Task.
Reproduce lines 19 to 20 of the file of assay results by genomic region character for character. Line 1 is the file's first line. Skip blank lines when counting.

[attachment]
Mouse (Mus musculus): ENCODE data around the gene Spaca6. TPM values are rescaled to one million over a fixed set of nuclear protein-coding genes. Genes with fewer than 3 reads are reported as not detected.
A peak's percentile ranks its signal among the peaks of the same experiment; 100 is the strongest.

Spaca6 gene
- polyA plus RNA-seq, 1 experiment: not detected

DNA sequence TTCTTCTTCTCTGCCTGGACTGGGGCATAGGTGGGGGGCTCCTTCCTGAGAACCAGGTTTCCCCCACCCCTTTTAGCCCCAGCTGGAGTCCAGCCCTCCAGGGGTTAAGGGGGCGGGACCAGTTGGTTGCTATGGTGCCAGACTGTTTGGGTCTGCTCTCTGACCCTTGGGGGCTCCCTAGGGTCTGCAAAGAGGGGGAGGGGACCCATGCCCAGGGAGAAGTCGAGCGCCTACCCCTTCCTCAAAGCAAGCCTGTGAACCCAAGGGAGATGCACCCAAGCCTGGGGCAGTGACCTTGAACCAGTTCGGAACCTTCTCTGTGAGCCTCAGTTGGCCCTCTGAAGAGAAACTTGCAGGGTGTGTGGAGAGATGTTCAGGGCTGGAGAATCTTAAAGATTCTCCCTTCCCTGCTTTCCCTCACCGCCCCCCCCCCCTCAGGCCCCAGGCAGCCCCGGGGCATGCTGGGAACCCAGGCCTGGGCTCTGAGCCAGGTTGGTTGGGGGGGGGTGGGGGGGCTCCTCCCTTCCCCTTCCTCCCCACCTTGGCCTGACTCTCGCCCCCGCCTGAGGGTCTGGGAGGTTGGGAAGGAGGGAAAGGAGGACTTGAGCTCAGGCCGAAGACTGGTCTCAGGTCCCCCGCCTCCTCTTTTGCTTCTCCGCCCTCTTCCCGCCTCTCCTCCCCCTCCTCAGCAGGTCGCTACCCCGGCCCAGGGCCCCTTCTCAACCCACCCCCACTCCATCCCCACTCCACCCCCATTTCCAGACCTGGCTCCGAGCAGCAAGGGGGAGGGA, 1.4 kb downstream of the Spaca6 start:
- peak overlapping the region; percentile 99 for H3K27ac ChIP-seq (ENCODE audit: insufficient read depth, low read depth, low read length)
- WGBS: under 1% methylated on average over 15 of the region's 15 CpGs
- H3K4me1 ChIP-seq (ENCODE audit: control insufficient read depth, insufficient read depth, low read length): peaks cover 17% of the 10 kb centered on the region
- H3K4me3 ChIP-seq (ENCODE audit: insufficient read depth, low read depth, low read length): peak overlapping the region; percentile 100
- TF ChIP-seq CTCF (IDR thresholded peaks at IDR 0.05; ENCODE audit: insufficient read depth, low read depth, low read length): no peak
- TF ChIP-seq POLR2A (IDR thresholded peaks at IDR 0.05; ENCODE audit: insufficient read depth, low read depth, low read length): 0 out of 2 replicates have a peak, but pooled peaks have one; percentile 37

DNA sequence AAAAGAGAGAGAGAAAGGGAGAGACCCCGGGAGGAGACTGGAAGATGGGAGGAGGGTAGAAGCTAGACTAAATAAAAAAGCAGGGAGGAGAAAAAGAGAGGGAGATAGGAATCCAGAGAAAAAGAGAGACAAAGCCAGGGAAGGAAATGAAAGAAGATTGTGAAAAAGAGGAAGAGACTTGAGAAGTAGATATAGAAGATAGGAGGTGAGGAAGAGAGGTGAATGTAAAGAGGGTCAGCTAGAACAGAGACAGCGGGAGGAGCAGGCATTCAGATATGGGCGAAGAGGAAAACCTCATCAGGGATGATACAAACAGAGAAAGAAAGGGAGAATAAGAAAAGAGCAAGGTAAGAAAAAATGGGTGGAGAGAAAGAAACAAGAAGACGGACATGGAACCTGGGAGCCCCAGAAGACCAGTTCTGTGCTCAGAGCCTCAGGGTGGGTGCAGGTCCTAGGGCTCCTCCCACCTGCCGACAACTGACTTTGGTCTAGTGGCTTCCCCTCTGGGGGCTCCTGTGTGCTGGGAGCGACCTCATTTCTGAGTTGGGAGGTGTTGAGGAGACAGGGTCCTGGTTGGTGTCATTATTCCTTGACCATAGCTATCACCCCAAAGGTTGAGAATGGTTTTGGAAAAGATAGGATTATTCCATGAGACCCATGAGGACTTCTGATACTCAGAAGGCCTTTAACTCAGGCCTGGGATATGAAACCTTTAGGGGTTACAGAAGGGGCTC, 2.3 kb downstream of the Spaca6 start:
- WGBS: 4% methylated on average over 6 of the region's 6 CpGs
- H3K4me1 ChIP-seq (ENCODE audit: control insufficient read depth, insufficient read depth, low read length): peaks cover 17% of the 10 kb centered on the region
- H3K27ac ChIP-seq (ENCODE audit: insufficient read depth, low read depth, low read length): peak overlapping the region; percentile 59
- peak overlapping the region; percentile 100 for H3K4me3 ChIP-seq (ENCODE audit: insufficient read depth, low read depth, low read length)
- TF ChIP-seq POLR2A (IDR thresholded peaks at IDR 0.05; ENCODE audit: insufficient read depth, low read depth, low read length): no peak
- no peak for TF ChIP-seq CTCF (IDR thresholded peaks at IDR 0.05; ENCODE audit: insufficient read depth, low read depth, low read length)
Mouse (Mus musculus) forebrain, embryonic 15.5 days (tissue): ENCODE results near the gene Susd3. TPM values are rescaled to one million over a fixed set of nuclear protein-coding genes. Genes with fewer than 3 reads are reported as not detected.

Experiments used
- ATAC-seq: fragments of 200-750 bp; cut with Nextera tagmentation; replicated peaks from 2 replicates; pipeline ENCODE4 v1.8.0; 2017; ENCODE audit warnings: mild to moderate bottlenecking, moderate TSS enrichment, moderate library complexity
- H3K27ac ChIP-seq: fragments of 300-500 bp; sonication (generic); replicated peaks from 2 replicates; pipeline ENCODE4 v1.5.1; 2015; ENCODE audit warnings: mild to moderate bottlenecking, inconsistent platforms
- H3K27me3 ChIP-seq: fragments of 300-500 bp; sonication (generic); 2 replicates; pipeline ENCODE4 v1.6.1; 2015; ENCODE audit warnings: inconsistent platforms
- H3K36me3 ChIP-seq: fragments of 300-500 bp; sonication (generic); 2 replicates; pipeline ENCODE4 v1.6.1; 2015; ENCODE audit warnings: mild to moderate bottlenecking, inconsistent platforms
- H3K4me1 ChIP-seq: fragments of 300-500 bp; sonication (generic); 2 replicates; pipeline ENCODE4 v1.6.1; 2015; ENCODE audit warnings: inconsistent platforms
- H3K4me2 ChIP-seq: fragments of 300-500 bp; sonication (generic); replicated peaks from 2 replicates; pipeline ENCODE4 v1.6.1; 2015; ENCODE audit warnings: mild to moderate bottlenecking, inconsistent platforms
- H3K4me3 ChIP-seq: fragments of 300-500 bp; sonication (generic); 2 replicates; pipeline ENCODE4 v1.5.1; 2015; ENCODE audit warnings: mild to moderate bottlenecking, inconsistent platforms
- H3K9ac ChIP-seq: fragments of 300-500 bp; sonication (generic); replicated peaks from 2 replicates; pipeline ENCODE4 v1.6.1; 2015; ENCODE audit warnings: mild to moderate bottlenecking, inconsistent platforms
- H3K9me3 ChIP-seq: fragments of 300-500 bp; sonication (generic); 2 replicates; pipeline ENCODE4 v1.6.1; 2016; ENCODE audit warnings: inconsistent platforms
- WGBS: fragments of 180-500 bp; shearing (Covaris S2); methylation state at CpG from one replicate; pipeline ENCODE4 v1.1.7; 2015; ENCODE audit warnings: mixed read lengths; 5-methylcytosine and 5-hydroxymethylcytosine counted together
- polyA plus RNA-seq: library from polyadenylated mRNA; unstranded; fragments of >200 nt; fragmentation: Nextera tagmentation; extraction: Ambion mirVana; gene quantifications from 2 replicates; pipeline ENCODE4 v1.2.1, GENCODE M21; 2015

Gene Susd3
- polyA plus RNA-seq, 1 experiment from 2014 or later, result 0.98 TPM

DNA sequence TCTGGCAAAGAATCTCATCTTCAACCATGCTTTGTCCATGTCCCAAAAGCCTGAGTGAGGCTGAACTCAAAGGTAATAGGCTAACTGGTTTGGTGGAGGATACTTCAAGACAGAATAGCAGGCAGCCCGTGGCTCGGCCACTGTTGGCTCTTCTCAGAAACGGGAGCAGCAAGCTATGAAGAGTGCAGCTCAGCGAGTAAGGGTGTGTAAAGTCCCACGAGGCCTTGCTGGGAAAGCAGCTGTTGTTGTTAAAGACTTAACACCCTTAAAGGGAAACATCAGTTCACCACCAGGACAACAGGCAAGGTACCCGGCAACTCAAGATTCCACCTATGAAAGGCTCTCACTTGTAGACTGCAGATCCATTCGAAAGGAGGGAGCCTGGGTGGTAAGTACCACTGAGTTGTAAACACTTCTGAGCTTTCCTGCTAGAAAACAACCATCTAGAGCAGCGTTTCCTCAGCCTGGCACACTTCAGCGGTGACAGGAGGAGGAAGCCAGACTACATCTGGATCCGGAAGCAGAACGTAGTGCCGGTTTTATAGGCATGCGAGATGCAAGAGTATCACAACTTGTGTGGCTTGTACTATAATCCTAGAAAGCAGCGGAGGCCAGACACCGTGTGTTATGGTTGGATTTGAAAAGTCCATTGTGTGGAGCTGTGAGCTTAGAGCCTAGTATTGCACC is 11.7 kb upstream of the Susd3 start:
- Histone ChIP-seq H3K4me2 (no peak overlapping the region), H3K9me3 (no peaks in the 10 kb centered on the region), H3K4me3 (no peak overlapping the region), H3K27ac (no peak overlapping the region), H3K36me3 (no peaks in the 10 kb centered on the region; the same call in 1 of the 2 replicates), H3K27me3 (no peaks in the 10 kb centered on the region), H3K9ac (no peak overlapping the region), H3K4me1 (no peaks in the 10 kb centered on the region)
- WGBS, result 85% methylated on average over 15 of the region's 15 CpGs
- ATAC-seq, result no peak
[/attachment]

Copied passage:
Mouse (Mus musculus) forebrain, embryonic 15.5 days (tissue): ENCODE results near the gene Susd3. TPM values are rescaled to one million over a fixed set of nuclear protein-coding genes. Genes with fewer than 3 reads are reported as not detected.

Experiments used